Want something to do that is totally out of the ordinary? This is one of the many fun things to do in Belfast – take in a hockey game. Yes, Belfast has a hockey team the Belfast Giants. Created as an activity that everyone could support (in other words Protestants and Catholics) the Belfast Giants provide some great hockey in a city that doesn’t produce any homegrown hockey players. The SSE Arena can hold 7000 for a game and it is usually packed.
Photo courtesy Belfast Giants
Ice Skating in Belfast
It should come as no surprise that Belfast’s residents don’t skate a lot but when they do the (literally) only place (in Northern Ireland) is the Dundonald rink which is found near Stormont. If you fancy a bit of bowling you can do that here as well.
Belfast Botanic Gardens
The Belfast Botanic Gardens has tropical plants, giant bird feeders, a rose garden, an alpine garden, mature trees, flower beds and sculptures. A stunningly beautiful glass building dating back to 1828, the gardens have been enjoyed as a public park by the people of Belfast since 1895. There is an extensive rose garden and long herbaceous borders and the tree enthusiast can seek out the rare oaks planted in the 1880s, including the hornbeam-leafed oak. The park is popular with residents, students and tourists. It is a venue for concerts and festivals and a fabulous picnic area.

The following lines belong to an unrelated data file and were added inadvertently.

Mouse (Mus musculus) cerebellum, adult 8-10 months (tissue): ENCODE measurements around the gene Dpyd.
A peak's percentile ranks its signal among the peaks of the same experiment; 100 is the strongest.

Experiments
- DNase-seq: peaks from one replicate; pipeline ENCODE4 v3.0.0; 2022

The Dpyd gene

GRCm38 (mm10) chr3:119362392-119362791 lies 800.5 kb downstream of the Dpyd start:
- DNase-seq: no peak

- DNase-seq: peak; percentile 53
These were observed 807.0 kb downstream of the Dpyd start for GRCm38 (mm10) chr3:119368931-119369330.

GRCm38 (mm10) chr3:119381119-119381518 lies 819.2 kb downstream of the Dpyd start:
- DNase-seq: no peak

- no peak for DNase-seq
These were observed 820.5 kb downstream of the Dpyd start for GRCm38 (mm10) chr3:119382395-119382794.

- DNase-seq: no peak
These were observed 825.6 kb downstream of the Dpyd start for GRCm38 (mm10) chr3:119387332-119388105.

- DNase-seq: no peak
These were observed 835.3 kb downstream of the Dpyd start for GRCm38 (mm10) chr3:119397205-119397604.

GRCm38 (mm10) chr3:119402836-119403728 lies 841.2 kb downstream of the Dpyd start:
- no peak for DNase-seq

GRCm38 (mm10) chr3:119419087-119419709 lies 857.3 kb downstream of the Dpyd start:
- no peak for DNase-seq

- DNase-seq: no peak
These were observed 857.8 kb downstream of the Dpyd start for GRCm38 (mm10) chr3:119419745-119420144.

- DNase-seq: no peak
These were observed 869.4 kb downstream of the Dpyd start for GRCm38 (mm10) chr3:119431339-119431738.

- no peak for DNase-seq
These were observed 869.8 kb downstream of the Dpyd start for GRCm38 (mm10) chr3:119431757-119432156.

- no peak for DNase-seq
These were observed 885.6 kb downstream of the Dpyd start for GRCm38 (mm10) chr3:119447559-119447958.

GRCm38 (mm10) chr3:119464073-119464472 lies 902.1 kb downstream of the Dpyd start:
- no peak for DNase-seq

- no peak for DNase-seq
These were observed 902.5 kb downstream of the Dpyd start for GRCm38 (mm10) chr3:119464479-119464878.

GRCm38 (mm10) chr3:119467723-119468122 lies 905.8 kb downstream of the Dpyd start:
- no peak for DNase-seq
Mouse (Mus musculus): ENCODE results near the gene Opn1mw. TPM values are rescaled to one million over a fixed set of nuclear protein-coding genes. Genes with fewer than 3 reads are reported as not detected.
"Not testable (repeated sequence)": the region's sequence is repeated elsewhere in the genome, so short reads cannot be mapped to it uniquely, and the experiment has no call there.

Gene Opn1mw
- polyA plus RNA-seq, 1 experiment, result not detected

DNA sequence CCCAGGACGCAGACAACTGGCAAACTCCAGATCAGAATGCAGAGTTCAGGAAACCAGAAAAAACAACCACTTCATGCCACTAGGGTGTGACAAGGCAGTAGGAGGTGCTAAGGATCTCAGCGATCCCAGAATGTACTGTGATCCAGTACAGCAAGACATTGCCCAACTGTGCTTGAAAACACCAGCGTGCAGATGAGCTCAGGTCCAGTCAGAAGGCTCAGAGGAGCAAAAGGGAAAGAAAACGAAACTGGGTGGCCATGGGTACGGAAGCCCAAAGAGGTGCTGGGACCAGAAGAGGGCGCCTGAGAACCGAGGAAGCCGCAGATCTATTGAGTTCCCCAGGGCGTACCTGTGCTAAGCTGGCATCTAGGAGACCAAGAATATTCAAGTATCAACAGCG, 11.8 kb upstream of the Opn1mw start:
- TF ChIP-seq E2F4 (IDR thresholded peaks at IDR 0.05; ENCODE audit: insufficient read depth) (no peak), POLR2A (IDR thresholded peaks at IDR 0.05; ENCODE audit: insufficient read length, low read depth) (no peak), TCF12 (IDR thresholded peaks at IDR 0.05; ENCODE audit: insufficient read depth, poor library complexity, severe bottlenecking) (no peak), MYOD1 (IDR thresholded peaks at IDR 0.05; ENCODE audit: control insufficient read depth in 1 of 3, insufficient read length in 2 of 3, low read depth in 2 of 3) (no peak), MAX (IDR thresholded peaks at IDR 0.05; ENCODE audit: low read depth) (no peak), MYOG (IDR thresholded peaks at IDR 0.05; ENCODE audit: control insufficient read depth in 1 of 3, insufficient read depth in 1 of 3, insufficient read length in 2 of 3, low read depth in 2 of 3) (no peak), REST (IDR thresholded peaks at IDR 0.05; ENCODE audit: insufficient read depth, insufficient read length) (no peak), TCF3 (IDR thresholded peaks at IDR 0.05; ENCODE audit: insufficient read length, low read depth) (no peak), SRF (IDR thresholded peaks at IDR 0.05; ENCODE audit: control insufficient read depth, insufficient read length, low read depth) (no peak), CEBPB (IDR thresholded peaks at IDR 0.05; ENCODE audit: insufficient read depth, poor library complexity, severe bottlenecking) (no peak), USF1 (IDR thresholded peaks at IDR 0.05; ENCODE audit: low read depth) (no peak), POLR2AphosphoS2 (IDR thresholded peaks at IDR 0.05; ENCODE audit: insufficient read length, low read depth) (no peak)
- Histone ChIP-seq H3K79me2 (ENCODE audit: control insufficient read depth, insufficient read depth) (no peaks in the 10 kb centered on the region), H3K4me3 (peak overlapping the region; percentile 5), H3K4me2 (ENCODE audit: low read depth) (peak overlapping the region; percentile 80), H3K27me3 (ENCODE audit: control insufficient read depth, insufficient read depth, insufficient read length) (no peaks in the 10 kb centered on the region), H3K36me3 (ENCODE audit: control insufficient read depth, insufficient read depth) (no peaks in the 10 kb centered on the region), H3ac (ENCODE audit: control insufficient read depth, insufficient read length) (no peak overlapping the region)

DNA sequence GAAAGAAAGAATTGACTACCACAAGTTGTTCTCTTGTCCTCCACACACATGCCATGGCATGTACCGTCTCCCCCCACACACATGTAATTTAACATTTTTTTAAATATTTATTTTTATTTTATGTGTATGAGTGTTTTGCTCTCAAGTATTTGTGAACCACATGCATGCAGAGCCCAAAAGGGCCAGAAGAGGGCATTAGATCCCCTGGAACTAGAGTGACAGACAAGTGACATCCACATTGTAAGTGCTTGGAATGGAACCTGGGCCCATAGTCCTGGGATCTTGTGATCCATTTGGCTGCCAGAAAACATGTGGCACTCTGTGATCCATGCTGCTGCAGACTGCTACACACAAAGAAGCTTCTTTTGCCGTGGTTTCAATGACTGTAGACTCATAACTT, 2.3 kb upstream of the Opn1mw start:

Your Titanic Moment
One of the favourite places to see in Belfast is the Titanic museum. I am not a Titanic fan per se so I really didn’t bother to go and see the Titanic Experience although I hear it is just amazing. What fascinated me was the fabulous Afternoon Tea held on Sundays in a replica of the Titanic’s grand Salon including that amazing staircase.
If you really want an in-depth review of the Titanic Experience you need to read Kalyn’s piece on why the Titanic Experience is a must-do in Belfast.
From £25, you can have an exquisite high tea served with speciality teas, finger sandwiches, and lovely little cakes and tarts. When you’re done take those selfies on the grand staircase. Now that’s a Titanic experience.
Hike Black Mountain
Black Mountain is around 20 minutes outside Belfast but it is free both to park and to hike. This is a national park with some outstanding views of the city and surrounding areas.
Political Walking Tour